This book by Amrita Narayanan is an anthology of erotic writing spanning 3000 years, which the author dedicates to ‘modern romantic readers who identify with the joys and problems of the erotic and are passionate about keeping their lives erotic- whether by sex, literature, art or music’.
I was amused to read that Kamasutra had a chapter titled, ‘The means of getting rid of a lover’.
I was surprised to read what Andal ,(whose Thiruppavai my mom reads) wrote in agony, ‘ I shall pluck by their roots, these useless breasts, I shall fling them at his chest’ and could address her God as a ‘looting thief’ and ‘plunderer’.
I was angry with myself for being ignorant about Lihaaf (The Quilt), the most famous short story by Ismat Chughtai, an eminent Urdu writer, who was known for her revolutionary approach to feminine sexuality.
Chaptinamas by Urdu poet Ju’rat, prompted me to read more about Urdu poetry. I was fascinated to read about Rekthi, a form of feminist Urdu poetry and its proponents and how it was systematically eliminated from Urdu in the 20th century.
For a modern romantic reader like me, this book opened a new door, allowing newer insights on how erotica and sensuality were depicted in our literature. I feel thankful to the author for this compilation making a reader’s life much easier.
For somebody like me who works as a clinical researcher in Medical Genetics, this book by Angela Saini provided the much needed information about sexism and misogyny prevailing in science. With a shudder, I realised that science, was not as objective as I had always imagined it to be. Angela Saini’s book reveals an important fact in scientific research, that the sex of the observer actually determines or influences the observations made by the observer. I was shocked to read about Charles Darwin’s view of women being biologically inferior to men. His observation was based on the fact that in Victorian era, most of the achievers were men. But his conclusion that this sex difference in achievement was due to biological factors and not societal factors, was inappropriate.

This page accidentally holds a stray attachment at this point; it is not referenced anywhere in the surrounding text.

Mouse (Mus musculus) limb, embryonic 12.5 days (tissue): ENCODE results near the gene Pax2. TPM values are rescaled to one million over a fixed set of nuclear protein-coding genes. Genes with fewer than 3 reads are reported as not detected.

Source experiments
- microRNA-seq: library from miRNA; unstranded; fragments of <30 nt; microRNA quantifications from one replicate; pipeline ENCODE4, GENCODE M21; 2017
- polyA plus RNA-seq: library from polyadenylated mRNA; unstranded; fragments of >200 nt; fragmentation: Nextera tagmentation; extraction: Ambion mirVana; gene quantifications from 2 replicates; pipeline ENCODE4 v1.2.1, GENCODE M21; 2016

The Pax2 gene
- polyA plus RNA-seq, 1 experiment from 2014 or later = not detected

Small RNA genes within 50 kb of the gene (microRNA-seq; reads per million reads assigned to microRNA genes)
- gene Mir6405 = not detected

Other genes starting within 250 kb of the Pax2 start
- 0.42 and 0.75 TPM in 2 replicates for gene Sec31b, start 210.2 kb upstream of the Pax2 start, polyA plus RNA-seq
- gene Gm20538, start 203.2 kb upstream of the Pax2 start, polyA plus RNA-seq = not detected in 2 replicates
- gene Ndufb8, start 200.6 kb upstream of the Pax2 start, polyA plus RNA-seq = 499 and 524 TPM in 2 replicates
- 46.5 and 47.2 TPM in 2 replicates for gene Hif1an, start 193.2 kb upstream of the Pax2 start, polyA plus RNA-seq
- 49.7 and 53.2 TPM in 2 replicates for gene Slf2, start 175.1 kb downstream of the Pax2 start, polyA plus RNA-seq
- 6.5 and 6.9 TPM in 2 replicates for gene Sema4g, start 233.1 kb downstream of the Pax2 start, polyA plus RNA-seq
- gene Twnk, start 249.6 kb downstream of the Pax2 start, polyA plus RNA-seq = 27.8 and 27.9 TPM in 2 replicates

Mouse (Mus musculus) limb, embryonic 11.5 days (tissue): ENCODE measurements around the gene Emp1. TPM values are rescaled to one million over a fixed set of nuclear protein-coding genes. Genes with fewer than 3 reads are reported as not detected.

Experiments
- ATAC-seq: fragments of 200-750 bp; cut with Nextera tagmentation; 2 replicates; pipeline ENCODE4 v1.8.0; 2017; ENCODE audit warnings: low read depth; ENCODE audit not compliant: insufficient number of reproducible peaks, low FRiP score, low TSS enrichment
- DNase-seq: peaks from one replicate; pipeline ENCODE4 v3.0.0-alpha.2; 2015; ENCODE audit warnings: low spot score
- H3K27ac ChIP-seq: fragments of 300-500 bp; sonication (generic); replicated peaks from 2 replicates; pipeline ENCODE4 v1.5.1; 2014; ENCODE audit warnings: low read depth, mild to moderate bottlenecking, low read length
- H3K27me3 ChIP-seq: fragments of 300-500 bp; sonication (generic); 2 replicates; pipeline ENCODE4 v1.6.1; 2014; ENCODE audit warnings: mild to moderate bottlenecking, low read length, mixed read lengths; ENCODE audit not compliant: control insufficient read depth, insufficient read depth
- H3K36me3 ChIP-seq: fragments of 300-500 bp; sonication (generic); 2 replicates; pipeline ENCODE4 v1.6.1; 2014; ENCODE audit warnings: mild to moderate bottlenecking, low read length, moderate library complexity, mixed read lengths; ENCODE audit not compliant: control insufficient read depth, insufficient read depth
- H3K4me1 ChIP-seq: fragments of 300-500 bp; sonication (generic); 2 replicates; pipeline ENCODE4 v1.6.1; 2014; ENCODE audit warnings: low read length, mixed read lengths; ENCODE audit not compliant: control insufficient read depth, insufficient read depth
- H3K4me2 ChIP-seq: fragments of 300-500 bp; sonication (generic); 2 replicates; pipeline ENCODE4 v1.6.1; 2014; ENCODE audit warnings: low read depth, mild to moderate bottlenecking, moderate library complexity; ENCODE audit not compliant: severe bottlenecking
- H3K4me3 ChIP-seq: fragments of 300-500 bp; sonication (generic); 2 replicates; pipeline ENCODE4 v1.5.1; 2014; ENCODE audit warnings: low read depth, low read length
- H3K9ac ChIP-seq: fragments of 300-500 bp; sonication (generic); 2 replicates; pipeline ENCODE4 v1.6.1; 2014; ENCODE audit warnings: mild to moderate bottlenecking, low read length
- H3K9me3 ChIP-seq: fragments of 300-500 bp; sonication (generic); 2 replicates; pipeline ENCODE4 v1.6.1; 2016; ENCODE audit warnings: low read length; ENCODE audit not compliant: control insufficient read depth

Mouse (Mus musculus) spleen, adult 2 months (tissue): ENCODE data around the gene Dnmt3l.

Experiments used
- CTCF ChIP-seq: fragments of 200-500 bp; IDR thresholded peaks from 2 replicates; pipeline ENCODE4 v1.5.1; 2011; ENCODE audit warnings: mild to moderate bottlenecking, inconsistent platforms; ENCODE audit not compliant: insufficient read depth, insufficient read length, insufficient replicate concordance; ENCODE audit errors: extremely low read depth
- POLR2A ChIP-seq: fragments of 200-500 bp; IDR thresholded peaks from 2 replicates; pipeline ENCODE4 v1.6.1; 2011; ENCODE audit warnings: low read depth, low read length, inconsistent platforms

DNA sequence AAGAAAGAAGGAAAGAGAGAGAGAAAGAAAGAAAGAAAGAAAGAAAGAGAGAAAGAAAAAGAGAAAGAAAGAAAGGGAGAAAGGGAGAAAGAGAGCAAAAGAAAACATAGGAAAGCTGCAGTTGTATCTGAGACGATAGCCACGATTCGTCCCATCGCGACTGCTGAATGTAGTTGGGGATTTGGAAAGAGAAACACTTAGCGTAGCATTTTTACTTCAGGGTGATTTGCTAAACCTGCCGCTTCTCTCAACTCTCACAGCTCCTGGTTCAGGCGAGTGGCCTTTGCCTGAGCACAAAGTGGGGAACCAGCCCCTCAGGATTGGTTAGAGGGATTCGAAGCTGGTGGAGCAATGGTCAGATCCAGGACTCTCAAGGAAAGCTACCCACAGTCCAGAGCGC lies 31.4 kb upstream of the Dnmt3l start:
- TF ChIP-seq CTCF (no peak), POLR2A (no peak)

About the author:
Angela Saini is a London based science writer, whose first book was Geek Nation: How Indian Science is Taking Over the World, published in 2011. Inferior is her second book, published in June 2017.
Content of the book:
In this book, the author examines the organised method which men employed over centuries to subjugate women in science. Due to this planned strategy of denigrating women, she observes that between 1901 and 2016, of the 911 people who were awarded the Nobel prize, only 48 turned out to be women. As women get older, fewer women stick to science, which is a harsh reality, even in Medical science. I read with surprise that it was not before 1945 that women were permitted to attend Harvard Medical School. The most annoying belief that men had about women was that women were incapable biologically to be intellectually as advanced as them, where in reality, it was merely due to lack of opportunities that women could not achieve as much as men in science.
The author thoroughly examines both sides of the argument and provides unbiased information regarding various studies conducted by eminent men and women which gives the reader a realistic picture rather than a constricted view. The book ends with a positive note where the author describes the efforts of scientists all over the world who are methodically gathering evidence to disprove the popular belief of women being biologically inferior to men.
I procured this book from a heap of books at my bibliophile friend’s house as I felt intrigued by the book’s title and devoured it in a day. This book, declared by the author herself, as not a work of pure fiction, explores the complexities of an unconventional relationship between a 23 year old writer and a photographer who is 30 years older than her. Rosalyn D’Mello is a Delhi based art writer and author of a blog titled Cartographic dyslexia. A Handbook for my lover is her first book which was published in 2015.